Brief Bio for Dr. Peter Bilous

 

 

Peter Bilous, M.Sc., Ph.D.
Associate Professor of Chemistry & Biochemistry
Eastern Washington University, 226 Science Building
Cheney WA 99004-2440
Phone: (509)359-7935
email: pbilous@ewu.edu

 

 

Dr. Bilous received his Ph.D. degree in microbiology from McGill University, Montreal, Canada. He has over 15 years of research experience using the principles and practices of microbiology, molecular biology, and biochemistry to study proteins, lipids, DNA, and RNA from various organisms. His postdoctoral research studies at the University of Alberta led to the discovery of two new E. coli genes.

Dr. Bilous joined the Royal Canadian Mounted Police (RCMP) in 1990 as a civilian member, and completed his forensic training at the Ottawa forensic laboratory. He was transferred to the RCMP forensic laboratory in Edmonton, Alberta in 1991 where he served as a DNA resource person during the implementation phase of RFLP-DNA typing analysis. In 1998 he received a merit award for his role in the establishment of the DNA analysis facility at the RCMP Edmonton forensic laboratory, and for his training and teaching duties in several DNA typing courses. Dr. Bilous has personally completed more than 400 forensic cases and has reviewed and been responsible for the quality of work performed in an additional 400 cases. He has testified as an expert witness on DNA and biological evidence in the Courts of Law of three Canadian provinces and in the Northwest Territories of Canada. He also testified in the very first admissibility hearings on DNA evidence in the provinces of Alberta and Manitoba.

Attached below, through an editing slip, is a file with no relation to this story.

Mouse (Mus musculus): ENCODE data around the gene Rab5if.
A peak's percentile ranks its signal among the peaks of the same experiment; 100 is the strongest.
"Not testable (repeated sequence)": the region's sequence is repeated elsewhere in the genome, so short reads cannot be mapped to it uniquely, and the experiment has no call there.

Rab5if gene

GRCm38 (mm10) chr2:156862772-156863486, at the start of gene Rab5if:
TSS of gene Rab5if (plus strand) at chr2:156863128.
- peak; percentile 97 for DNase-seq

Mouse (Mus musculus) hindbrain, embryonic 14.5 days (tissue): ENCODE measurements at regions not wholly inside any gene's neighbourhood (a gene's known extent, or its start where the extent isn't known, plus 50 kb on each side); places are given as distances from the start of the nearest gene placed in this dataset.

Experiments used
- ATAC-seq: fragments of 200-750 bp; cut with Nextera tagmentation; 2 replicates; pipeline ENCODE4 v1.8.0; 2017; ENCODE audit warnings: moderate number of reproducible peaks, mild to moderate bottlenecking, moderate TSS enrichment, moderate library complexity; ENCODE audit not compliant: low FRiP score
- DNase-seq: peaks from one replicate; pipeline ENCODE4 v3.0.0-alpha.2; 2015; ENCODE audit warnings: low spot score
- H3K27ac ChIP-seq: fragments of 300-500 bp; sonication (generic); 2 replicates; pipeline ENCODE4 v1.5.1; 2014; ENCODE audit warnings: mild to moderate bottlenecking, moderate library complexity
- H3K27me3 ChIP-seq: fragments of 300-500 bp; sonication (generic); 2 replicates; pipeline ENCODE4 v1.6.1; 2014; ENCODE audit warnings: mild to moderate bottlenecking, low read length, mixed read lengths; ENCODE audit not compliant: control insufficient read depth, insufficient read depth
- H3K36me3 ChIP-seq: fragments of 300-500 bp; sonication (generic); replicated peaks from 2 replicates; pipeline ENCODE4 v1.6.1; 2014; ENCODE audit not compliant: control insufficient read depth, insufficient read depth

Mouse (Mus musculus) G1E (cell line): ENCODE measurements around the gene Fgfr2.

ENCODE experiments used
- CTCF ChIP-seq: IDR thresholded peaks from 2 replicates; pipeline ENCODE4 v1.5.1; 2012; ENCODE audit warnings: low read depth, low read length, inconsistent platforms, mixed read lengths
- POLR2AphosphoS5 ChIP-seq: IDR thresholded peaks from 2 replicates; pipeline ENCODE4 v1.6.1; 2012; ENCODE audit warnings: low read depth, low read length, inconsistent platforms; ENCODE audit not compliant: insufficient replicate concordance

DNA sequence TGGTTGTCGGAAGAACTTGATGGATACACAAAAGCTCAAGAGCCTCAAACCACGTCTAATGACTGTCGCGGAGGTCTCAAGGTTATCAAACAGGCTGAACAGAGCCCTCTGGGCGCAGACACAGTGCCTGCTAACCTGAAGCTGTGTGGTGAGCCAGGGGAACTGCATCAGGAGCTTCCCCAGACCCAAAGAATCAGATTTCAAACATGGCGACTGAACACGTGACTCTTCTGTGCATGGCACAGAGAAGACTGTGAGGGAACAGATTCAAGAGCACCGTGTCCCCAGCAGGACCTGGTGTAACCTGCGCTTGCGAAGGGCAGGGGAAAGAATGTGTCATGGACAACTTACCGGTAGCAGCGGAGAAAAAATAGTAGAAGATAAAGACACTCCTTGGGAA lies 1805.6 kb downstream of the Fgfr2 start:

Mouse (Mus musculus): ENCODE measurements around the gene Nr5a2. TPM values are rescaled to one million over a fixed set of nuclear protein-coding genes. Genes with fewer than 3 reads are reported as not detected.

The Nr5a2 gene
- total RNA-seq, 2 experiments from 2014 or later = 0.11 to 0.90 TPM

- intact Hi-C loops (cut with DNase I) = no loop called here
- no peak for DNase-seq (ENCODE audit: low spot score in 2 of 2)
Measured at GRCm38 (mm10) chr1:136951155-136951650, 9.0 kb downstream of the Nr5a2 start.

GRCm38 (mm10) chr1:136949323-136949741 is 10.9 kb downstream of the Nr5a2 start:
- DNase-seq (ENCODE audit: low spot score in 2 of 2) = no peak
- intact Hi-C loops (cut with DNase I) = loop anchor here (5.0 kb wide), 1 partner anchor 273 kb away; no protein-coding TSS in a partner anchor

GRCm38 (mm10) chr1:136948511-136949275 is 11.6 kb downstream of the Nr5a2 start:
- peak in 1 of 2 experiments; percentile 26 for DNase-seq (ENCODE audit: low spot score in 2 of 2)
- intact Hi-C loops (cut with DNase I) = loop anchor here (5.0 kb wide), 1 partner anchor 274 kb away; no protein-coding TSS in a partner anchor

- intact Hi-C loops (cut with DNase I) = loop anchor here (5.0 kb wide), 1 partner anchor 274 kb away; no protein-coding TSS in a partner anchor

Dr. Bilous was a faculty member in the Department of Forensic Science at the University of New Haven, Connecticut, from 2001 to 2004 before joining the Department of Chemisty & Biochemistry at Eastern Washington University. In addition to his teaching responsibilities, he is the principal instructor and advisor to the forensic science students. His research interests include the forensic examination of biological evidence subjected to the destructive forces associated with an arson or explosion situation. His educational interests include using a Problem-Based Learning approach to properly prepare students for the challenges of forensic casework.

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1/10/05

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